CES 2012: Hands-On With Phone Controlled RC Helicopter, The AR Drone 2.0

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Posted January 18, 2012 - By Jonathan Deesing

AR Drone

I don’t get toys for Christmas anymore. And that’s fine. I got a really nice Swiss Army watch this year and was probably more excited than the one time I got the green Power Ranger. But if anything could possibly reanimate my desire for toys, it’s the AR Drone 2.0 from Parrot.

We all saw the original AR Drone in ads or every dammed Brookstone from here to Manila, and we all had the same question: “did you guys not see Terminator?” Apparently not, as the team at Parrot seems destined to improving this machine to the point of its eventual use as a deadly hunter of human resistance fighters.

I got a chance to get my hands on Parrot’s newest toy in a parking lot outside of CES and was duly impressed with what I saw. And as the proud owner of a remote controlled helicopter for approximately 15 minutes one Christmas morning before I ran it into a building, I consider myself an expert on remote controlled flying vehicles. The AR Drone 2.0 uses a smart phone or tablet (either Apple or Android) as a remote control through the device’s Wi-Fi and the 2.0 now features a camera that films in HD video (up to 720p). The Drone is wrapped in shock absorbing foam on all sides and incredibly durable. If a dog happens to get ahold of it and gnaws it apart, all of the parts are easily replaceable.

Within seconds of picking up the controlling iPad, I was flying with moderate skill and didn’t crash once. Now, I do have a natural proclivity toward this stuff as a gamer, but if you’re reading this you should too. The touch screen on your device serves as both the screen and controller, and is customizable to make flight easier for anyone. You can either control the drone by tilting your phone or by two joysticks on the screen. It’s seriously the easiest thing ever. The 2.0 flies as far as 50 meters away and can go up to 15 mph.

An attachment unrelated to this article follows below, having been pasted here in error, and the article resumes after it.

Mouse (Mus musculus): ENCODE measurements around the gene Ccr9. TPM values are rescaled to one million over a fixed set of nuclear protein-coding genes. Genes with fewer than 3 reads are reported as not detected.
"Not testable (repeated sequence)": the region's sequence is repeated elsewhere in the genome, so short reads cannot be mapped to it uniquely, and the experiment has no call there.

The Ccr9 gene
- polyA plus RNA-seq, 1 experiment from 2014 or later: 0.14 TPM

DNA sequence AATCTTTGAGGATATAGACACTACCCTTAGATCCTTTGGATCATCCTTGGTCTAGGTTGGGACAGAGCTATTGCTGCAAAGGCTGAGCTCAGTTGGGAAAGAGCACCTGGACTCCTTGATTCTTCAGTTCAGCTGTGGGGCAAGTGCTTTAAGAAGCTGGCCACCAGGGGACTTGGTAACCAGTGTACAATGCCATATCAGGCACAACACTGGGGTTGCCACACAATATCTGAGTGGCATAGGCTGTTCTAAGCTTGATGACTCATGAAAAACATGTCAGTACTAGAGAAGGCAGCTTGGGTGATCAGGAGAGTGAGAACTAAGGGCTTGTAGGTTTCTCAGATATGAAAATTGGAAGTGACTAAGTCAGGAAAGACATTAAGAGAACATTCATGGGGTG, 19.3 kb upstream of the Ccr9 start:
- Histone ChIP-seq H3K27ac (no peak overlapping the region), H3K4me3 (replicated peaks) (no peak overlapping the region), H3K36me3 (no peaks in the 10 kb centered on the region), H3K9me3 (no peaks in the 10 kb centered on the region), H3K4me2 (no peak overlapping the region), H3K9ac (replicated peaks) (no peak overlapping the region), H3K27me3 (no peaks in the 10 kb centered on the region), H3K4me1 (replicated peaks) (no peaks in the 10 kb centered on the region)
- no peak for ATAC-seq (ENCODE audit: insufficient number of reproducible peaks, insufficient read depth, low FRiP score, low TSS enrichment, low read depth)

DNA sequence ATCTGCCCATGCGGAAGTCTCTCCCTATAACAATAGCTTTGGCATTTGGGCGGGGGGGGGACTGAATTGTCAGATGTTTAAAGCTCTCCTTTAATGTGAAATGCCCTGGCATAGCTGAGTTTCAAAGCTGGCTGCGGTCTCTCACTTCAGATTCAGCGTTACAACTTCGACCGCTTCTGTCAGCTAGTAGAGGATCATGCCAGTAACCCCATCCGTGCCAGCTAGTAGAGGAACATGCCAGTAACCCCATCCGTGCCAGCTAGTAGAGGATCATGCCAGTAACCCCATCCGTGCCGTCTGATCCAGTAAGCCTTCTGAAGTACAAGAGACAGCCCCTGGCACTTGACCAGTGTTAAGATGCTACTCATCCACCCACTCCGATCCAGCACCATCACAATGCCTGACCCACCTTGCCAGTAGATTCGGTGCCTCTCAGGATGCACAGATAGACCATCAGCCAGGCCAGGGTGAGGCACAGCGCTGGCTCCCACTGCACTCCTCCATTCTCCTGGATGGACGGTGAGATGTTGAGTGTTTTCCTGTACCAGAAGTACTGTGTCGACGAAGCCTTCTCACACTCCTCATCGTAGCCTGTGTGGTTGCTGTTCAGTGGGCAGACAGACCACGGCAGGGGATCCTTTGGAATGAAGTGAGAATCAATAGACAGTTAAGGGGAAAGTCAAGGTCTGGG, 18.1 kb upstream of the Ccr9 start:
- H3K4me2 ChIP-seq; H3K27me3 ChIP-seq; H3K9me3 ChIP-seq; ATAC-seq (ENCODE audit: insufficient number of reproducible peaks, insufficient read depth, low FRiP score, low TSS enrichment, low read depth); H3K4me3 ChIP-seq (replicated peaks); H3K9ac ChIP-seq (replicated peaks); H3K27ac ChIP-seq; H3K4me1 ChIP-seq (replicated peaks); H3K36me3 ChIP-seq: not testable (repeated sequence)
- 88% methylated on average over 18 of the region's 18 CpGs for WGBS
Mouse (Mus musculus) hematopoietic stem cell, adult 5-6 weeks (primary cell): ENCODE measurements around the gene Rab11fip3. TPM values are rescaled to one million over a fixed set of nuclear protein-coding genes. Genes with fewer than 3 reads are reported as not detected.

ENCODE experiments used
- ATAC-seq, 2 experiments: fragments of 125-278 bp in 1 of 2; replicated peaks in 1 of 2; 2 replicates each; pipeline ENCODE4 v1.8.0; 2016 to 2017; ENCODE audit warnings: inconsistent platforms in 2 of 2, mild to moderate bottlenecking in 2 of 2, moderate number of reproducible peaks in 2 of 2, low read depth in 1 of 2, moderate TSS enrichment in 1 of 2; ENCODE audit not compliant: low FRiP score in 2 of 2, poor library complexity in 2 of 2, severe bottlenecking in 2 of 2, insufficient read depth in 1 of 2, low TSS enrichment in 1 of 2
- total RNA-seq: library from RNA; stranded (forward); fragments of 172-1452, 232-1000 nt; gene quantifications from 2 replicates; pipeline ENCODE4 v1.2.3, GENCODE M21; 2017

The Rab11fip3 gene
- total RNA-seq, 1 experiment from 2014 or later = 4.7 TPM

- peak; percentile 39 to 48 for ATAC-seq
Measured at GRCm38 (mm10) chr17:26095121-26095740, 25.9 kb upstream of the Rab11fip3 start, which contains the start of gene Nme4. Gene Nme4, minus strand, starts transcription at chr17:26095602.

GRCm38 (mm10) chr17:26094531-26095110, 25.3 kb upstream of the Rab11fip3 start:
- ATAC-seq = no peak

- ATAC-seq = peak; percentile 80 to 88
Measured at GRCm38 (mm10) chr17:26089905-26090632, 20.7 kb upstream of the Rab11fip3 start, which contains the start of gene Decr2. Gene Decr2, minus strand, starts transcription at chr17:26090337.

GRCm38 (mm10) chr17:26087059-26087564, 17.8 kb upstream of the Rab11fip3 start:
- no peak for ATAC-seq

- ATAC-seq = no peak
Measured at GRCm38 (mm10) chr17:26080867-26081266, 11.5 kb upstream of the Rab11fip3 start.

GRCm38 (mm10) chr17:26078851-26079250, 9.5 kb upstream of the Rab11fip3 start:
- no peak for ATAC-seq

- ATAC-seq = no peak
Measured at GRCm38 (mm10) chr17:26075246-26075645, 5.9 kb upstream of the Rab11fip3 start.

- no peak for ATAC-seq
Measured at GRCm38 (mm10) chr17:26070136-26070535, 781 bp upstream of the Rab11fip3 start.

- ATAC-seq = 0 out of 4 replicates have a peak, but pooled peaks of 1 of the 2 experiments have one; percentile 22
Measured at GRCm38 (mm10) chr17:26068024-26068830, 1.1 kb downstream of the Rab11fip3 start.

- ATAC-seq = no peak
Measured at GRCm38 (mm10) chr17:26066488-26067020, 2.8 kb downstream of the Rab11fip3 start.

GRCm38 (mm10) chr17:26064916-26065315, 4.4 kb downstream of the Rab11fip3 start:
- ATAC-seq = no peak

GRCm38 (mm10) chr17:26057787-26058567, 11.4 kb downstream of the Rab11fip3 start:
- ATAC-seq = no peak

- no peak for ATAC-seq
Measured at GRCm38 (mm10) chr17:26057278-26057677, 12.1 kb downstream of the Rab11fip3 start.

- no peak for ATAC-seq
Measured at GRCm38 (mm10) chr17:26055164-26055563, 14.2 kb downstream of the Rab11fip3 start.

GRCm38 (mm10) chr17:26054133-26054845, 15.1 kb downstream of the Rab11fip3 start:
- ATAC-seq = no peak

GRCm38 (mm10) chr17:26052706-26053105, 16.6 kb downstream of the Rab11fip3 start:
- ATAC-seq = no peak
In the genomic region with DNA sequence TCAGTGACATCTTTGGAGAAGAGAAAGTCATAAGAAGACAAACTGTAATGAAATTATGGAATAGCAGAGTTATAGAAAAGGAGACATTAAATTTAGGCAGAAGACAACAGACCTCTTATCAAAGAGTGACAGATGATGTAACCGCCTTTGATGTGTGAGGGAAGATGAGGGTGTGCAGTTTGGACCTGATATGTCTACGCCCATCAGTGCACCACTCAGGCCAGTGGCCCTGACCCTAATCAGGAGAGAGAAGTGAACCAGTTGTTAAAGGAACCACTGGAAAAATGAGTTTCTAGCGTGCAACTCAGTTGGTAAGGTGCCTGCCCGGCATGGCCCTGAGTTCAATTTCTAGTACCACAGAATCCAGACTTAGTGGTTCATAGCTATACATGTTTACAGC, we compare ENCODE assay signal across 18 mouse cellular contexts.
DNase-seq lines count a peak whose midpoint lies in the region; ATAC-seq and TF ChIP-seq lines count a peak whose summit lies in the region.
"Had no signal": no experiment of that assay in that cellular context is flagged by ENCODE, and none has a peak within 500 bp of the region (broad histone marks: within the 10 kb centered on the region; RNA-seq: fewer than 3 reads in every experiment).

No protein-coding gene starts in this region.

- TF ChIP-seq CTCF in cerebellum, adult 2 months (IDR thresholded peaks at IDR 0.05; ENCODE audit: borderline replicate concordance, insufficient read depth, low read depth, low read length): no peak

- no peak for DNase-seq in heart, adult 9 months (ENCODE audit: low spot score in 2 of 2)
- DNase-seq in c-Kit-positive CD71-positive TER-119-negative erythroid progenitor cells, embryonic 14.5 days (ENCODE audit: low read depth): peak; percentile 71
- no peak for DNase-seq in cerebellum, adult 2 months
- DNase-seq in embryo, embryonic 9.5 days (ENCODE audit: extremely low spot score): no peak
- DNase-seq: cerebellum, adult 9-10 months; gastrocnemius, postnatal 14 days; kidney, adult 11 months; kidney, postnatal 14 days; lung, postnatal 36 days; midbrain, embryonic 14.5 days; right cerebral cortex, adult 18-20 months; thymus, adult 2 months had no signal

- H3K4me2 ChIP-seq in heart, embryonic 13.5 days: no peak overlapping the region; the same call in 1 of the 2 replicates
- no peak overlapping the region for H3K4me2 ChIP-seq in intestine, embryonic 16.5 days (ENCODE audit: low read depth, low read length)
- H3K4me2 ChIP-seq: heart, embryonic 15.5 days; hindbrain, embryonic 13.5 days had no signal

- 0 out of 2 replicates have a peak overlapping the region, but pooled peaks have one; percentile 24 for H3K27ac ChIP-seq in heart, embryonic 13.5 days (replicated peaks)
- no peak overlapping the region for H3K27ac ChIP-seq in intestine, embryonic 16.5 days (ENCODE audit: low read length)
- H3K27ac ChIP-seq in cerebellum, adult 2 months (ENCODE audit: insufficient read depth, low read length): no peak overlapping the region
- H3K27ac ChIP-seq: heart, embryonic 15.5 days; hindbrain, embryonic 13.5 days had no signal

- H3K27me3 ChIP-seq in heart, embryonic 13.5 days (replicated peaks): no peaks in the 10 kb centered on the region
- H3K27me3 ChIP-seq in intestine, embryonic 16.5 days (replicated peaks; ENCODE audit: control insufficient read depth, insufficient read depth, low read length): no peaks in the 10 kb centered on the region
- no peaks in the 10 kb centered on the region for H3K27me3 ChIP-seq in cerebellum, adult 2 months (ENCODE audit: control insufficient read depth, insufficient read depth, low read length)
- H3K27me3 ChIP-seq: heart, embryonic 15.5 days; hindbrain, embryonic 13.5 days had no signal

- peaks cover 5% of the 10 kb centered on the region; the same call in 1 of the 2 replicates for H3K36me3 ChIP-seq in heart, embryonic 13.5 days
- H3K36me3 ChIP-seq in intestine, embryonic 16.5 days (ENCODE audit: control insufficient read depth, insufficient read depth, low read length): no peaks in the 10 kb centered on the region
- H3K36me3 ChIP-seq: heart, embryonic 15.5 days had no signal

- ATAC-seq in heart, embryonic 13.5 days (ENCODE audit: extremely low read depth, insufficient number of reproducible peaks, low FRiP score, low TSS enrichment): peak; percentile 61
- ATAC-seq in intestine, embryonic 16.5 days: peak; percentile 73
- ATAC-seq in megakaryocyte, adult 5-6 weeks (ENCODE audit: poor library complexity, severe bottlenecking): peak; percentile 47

The best part? It’s freaking fun. Sure, most of us think we outgrew remote-controlled vehicles years ago, but those things never had cameras on them. And they weren’t as durable as this thing. The possibilities are endless with the 2.0, and the HD video has implications most of us probably can’t even consider. The battery only lasts for 12-15 minutes, but for everything offered by this machine I wouldn’t mind showing up to the park with a few extra charged batteries.

It's an impressive piece of hardware, but easily the most groundbreaking part of the 2.0 is its social aspect. With a refined app designed to streamline users’ experiences, it actually makes for one hell of a social media. Proud owners can upload video and pictures instantly, complete achievements and even share the best flying spots in town all at once from the app. Find a great course in Chicago? Simply upload the video and challenge nearby locals to complete it faster than you.

If you’re looking to play a video game with realistic graphics while feeling the sun on your face, look no further than the AR Drone 2.0. It’s fun, addictive, and best of all; no 13-year-old kid is going to call you a “douche” if you crash into a tree.

Tags: CES 2012, Tech, Toys
CES 2012: Hands-On With Phone Controlled RC Helicopter, The AR Drone 2.0


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